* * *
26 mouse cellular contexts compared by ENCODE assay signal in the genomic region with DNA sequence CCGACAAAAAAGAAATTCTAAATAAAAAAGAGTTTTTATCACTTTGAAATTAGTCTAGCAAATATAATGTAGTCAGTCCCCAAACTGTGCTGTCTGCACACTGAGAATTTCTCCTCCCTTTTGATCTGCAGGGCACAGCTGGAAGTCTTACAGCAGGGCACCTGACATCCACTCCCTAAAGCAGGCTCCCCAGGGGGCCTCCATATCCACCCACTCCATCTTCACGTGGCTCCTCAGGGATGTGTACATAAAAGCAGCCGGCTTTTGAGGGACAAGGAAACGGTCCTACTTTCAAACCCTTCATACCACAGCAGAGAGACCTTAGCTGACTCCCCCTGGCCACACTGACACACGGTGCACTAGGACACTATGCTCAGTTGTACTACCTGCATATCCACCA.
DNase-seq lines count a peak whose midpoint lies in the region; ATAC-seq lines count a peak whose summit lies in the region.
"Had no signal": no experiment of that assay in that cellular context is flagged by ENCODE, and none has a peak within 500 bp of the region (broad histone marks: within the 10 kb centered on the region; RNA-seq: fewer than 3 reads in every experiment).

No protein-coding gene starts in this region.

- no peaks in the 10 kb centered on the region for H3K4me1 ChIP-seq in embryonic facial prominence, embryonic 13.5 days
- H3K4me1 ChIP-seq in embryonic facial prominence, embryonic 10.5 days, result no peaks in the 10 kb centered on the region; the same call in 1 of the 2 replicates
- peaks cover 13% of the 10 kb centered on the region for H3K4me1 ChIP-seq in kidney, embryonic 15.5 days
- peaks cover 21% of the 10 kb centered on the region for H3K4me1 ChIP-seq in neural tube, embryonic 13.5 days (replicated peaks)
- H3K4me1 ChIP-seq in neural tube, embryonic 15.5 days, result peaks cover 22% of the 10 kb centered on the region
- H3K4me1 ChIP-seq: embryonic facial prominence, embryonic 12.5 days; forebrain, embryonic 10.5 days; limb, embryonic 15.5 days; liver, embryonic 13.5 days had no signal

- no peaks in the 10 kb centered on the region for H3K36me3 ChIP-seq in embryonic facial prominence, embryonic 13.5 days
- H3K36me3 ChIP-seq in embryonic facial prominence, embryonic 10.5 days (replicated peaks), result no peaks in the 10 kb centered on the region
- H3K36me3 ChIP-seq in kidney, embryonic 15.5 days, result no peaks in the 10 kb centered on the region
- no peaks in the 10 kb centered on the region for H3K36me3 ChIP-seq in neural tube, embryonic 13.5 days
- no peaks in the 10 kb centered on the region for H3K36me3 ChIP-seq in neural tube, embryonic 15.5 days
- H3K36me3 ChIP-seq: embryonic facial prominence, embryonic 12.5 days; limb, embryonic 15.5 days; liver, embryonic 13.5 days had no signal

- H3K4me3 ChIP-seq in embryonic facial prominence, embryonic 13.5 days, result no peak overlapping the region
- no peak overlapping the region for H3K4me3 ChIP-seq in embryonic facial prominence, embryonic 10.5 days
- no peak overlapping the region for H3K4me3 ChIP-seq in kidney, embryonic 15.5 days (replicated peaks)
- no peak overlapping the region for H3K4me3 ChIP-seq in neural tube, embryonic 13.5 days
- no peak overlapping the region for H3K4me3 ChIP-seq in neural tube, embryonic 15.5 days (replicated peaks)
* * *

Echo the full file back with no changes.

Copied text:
26 mouse cellular contexts compared by ENCODE assay signal in the genomic region with DNA sequence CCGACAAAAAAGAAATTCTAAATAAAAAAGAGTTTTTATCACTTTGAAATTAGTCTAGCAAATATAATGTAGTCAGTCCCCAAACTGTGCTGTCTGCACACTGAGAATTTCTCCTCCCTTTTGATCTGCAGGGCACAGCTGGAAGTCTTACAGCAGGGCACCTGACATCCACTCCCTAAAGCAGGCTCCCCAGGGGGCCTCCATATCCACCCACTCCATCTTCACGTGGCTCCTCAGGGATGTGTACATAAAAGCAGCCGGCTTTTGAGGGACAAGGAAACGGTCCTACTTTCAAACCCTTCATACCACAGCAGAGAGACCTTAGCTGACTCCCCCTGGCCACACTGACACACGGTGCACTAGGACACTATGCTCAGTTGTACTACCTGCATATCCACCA.
DNase-seq lines count a peak whose midpoint lies in the region; ATAC-seq lines count a peak whose summit lies in the region.
"Had no signal": no experiment of that assay in that cellular context is flagged by ENCODE, and none has a peak within 500 bp of the region (broad histone marks: within the 10 kb centered on the region; RNA-seq: fewer than 3 reads in every experiment).

No protein-coding gene starts in this region.

- no peaks in the 10 kb centered on the region for H3K4me1 ChIP-seq in embryonic facial prominence, embryonic 13.5 days
- H3K4me1 ChIP-seq in embryonic facial prominence, embryonic 10.5 days, result no peaks in the 10 kb centered on the region; the same call in 1 of the 2 replicates
- peaks cover 13% of the 10 kb centered on the region for H3K4me1 ChIP-seq in kidney, embryonic 15.5 days
- peaks cover 21% of the 10 kb centered on the region for H3K4me1 ChIP-seq in neural tube, embryonic 13.5 days (replicated peaks)
- H3K4me1 ChIP-seq in neural tube, embryonic 15.5 days, result peaks cover 22% of the 10 kb centered on the region
- H3K4me1 ChIP-seq: embryonic facial prominence, embryonic 12.5 days; forebrain, embryonic 10.5 days; limb, embryonic 15.5 days; liver, embryonic 13.5 days had no signal

- no peaks in the 10 kb centered on the region for H3K36me3 ChIP-seq in embryonic facial prominence, embryonic 13.5 days
- H3K36me3 ChIP-seq in embryonic facial prominence, embryonic 10.5 days (replicated peaks), result no peaks in the 10 kb centered on the region
- H3K36me3 ChIP-seq in kidney, embryonic 15.5 days, result no peaks in the 10 kb centered on the region
- no peaks in the 10 kb centered on the region for H3K36me3 ChIP-seq in neural tube, embryonic 13.5 days
- no peaks in the 10 kb centered on the region for H3K36me3 ChIP-seq in neural tube, embryonic 15.5 days
- H3K36me3 ChIP-seq: embryonic facial prominence, embryonic 12.5 days; limb, embryonic 15.5 days; liver, embryonic 13.5 days had no signal

- H3K4me3 ChIP-seq in embryonic facial prominence, embryonic 13.5 days, result no peak overlapping the region
- no peak overlapping the region for H3K4me3 ChIP-seq in embryonic facial prominence, embryonic 10.5 days
- no peak overlapping the region for H3K4me3 ChIP-seq in kidney, embryonic 15.5 days (replicated peaks)
- no peak overlapping the region for H3K4me3 ChIP-seq in neural tube, embryonic 13.5 days
- no peak overlapping the region for H3K4me3 ChIP-seq in neural tube, embryonic 15.5 days (replicated peaks)